Representative government is a question not adequately considered by the church these days. Church rhetoric frequently references itself as "democratic", but truth is the grass roots has very little direct say with what happens at the General Council level, and even less opportunity to express dissent by appeal or other useful means.
The conciliar system originated by The United Church of Canada Act actually has much to do with our present difficulties; made worse by a distorted interpretation which sees the conciliar system as hierarchical, not as it began with each level having specific rights and responsibilities not assumable by another level.
The different levels of the church are elected by the next lower level, successively distancing the higher levels from the grass roots, and as with other elections permitting disproportionate representation. Consider four "thoughts" represented by 75, 150, 75, 75 delegates respectively within a conference electing by majority vote representatives to General Council; if the delegates vote only for their "thought" and not a representative group, all representatives theoretically could come from the 150 as they can outvote the others! Of more significance is that it means the church will debate differences in a court other than the General Council, because the 225 without identified representation will look for other means.
The General Council has distanced itself from the grass roots.....
- the grass roots is disenfranchised by the conciliar system
While the language "representative" is used, other than reporting back the elected representatives typically do not represent the body which elected them:
"Commitment to the conciliar structure of decision-making and accountability
"Seventy-five years ago, the architects and shapers of the United Church determined that in order to be faithful and open to the continual in-breath of the Holy Spirit, it would be a 'conciliar' church, one where councils or 'Courts' rather than individuals, make decisions. The conciliar system affirmed that we are members of a single body, accountable to one another, and that the participation of many is required to make wise choices about our life and work. We believe that our theology and discipleship are tested with one another as we congregate together in Pastoral Charges, in regional bodies and in national meetings.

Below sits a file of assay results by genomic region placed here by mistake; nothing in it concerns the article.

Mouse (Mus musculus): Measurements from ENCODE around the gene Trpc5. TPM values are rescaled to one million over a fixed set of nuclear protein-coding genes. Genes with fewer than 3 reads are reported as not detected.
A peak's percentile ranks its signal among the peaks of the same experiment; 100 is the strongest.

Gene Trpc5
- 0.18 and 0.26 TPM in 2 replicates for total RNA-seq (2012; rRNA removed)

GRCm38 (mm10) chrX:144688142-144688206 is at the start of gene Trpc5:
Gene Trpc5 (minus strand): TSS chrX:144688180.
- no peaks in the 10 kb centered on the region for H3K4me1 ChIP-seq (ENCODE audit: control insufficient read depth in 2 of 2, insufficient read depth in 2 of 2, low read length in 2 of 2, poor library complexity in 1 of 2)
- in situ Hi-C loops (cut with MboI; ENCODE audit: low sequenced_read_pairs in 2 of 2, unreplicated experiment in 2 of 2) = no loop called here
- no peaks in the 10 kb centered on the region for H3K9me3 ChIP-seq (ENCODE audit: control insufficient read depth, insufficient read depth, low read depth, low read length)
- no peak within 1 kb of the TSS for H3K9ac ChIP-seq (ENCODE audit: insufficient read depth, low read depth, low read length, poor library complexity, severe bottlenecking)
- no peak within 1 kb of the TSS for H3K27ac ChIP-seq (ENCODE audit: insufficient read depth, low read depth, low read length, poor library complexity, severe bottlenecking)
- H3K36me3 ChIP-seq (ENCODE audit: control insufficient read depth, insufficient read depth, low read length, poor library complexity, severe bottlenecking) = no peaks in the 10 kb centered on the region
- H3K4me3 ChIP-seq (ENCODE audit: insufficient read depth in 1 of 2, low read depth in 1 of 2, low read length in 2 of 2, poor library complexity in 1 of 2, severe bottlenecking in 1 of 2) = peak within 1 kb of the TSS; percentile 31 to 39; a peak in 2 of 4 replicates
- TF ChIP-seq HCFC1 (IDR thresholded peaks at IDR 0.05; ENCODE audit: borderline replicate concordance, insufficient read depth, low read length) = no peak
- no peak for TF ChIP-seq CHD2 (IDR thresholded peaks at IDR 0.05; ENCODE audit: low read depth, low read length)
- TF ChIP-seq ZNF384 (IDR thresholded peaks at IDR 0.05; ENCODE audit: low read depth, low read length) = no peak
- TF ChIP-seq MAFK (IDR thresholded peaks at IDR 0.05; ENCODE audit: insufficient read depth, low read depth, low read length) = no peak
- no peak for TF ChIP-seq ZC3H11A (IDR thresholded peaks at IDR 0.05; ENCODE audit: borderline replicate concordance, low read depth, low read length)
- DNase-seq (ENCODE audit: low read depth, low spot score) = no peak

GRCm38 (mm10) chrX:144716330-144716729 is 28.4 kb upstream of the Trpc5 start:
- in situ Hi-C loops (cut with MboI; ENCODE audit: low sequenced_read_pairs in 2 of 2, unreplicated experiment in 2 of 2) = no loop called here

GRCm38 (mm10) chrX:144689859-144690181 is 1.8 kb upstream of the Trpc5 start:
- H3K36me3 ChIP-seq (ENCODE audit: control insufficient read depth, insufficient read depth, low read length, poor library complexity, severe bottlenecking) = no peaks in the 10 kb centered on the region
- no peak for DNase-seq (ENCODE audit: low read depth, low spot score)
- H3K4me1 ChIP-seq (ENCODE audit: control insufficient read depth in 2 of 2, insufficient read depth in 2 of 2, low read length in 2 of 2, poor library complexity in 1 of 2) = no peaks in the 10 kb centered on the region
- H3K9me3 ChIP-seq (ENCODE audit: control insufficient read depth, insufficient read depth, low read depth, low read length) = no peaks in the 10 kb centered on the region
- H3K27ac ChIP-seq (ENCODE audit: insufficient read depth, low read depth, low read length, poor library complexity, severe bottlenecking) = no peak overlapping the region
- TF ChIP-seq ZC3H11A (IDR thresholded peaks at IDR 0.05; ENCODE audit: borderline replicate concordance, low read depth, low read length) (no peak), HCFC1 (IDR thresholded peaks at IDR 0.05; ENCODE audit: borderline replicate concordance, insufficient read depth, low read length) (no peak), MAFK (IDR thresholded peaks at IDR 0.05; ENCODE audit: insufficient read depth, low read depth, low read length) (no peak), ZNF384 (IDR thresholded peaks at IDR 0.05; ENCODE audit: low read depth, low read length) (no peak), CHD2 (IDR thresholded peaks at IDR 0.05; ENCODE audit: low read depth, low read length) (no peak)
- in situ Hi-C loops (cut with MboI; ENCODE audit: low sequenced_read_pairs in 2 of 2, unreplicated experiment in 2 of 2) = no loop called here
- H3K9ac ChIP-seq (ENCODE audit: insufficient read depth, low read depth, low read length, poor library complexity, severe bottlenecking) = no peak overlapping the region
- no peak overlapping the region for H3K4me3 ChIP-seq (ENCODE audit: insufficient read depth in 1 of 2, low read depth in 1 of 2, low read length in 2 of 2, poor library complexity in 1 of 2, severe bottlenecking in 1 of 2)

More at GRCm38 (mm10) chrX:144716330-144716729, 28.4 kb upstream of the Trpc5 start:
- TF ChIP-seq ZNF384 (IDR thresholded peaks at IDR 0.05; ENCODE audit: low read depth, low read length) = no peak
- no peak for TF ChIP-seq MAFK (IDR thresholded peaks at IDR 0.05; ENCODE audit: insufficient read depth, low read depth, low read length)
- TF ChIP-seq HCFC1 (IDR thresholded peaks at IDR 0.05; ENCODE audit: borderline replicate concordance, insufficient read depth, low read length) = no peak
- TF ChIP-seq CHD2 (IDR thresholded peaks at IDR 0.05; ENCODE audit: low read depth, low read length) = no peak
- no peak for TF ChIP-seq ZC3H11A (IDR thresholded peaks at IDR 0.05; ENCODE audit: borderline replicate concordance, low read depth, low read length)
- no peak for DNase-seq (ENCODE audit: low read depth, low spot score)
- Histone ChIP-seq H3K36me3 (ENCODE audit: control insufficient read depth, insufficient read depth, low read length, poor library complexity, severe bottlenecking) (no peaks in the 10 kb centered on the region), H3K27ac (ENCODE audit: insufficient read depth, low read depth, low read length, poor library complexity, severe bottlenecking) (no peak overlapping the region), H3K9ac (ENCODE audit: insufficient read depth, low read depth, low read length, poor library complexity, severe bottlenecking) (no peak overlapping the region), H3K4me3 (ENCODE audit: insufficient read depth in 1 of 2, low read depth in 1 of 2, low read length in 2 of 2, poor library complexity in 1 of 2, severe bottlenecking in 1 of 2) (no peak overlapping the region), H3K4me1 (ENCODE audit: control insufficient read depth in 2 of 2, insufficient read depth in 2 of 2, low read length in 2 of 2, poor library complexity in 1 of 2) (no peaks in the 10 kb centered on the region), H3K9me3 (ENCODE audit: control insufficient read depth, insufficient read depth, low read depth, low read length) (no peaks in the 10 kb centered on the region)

"An essential element of decision-making in the Court system is the freedom of members, delegates and Commissioners to be open to the leading of the Holy Spirit and free from the obligation to follow the dictates of the body that appointed them. In prayerful community, the elected members are open to new information and inspiration that may change their minds and hearts.
"Over the years, we believe that this model of decision-making has served the church well. It has sometimes caused grief when decisions involving 400 people cannot be made quickly. It has caused hurt when decisions made by the body do not reflect the views of individual church members or even a majority of church members. But the Working Group has not identified any reason to alter this basic foundation upon which the United Church is constructed." [Record of Proceedings 2000 p. 230]
- the constitutional rights of the grass roots are being displaced by language and practice
The Basis of Union identifies the pastoral charge as the basic unit of the church:
|4.2||The unit of organization for the United Church shall be the Pastoral Charge...|